He also committed to expanded enforcement – and the involvement of police is obviously important here. The police have already been looking out for Vision Zero Violations – which are the most dangerous, such as failure to yield, cell phone use, speeding and disobeying traffic control devices – and, the report, says “NYPD will begin a sharper focus on the targeting of dangerous driver behaviour in areas where senior injuries and population are concentrated”.

Left-turn failure-to-yield crashes are nearly twice as deadly for older adults than for younger adults, and account for 35% of older adult pedestrian fatalities. NYPD says it is clamping down on drivers who “fail to recognise the primacy of pedestrians in crosswalks” and has issued 17,810 Failure to Yield summonses citywide for the first half of 2022, a 30.4% increase compared with the 13,651 issued for the same period in 2021.

Dangerous drivers

More older adults are injured or killed while riding their bike than by being struck by a cyclist, the report finds, with Asians overrepresented in older adult pedestrian fatalities. The report suggests this may be due to older Asian populations being prevalent in denser parts of the city (Manhattan Chinatown, Sunset Park, Flushing, Jackson Heights) “where walking rates are higher and car ownership is lower, leading to increased exposure to traffic”.

The report also mentions that NYPD will continue to identify seniors with head injuries for enhanced crash investigations, a practice which began in 2018. The force’s Collision Investigation Squad (CIS) is lead investigator on fatal crashes in the city, supporting the prosecution and conviction of dangerous drivers – but also collating information which helps in NYC DoT’s safety efforts. Minor injuries which do not seem particularly serious at the time can mean that an immediate CIS investigation might not seem like a priority – except that these same injuries can prove fatal for older people days or weeks afterwards. If a crash site is cleared before an investigation begins, then gathering details is more difficult.

The report’s release follows successful efforts by New York City to expand DoT’s speed camera programme to 24/7 operation. “We must make the areas around senior centres even safer, building safer streets that are inclusive to all New Yorkers - but especially those who are most vulnerable,” insists Rodriguez. “Data is always at the forefront of our work, and this study allows us to make targeted investments that will save the lives of seniors citywide.”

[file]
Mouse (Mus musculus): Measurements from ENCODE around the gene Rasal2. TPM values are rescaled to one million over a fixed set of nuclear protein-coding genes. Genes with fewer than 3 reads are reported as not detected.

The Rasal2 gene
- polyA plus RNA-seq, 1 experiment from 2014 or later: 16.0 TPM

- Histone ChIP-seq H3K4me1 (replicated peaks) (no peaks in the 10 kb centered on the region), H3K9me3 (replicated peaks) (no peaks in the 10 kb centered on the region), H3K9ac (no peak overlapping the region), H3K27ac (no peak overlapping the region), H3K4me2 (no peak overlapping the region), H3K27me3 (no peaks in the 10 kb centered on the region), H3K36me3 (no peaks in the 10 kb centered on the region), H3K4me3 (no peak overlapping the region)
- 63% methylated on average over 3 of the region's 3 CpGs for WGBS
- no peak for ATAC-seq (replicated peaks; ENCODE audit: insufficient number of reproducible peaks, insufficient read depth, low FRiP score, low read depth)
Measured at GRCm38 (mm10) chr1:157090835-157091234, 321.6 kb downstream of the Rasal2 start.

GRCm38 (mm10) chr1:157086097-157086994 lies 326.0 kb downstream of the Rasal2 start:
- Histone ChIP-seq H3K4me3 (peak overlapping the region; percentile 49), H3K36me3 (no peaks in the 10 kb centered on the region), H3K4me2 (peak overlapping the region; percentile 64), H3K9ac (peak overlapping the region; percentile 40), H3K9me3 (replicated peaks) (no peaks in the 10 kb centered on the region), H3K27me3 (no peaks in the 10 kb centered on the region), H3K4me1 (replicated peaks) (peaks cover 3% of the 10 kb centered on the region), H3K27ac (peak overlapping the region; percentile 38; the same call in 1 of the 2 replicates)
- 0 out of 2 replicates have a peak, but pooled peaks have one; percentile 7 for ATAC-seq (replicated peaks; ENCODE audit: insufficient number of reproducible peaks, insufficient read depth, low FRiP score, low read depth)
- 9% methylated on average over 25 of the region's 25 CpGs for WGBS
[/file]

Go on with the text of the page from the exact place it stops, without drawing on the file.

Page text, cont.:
“As an age-inclusive city that is committed to providing community care for older New Yorkers, protecting our older adults from traffic injuries and traffic deaths is imperative,” said Department for the Ageing commissioner Lorraine Cortés-Vázquez.

Quite apart from the reasonable expectation of being safe while walking round, the health and wellbeing boost from physical activity – particularly to older adults – is highlighted.

But there is also the question of the personal tragedy that accompanies the statistics and which is ultimately behind the urge to put serious measures in place. NYC DoT will be pleased that safety campaigners have welcomed its efforts.

“Keeping older New Yorkers safe from traffic violence must be a priority for our city’s leaders,” said Families for Safe Streets member Irma Rosenblatt, whose 88-year-old mother was killed by a speeding SUV driver in 2014.

“Crossing the street should not be a life-or-death endeavour but it often is for those who are most vulnerable. Today’s announcement from DoT to invest in safe streets improvements will help keep all New Yorkers safe - especially older New Yorkers.”

Senior pedestrian zones

Senior pedestrian zones are in areas of the city where the most injuries occur involving older people. To determine this, they employ Neighbourhood Tabulation Areas (NTAs), a geography developed by the Department of City Planning, which are collections of census tracts that loosely reflect established New York City neighbourhood boundaries, where at least 15,000 people live. The zones represent the highest quintile of NTAs ranked by senior injuries, normalised by senior population.

Action plan

  • NYC DoT says it will make a number of ‘data-driven commitments’:
  • Extending LPI crossing times during mid-day in senior pedestrian zones and at new LPI locations by the end of 2024
  • Adding LPIs at all feasible intersections on priority corridors in senior pedestrian zones by the end of 2024
  • Creating senior turn calming initiative and installing treatments at 50 older adult-targeted intersections annually
  • Targeting raised crosswalks to older pedestrians and safety improvements near and at bus stop locations
  • Targeting safety improvements to bus stop locations under elevated trains
  • Targeting older adult education and outreach to senior pedestrian zones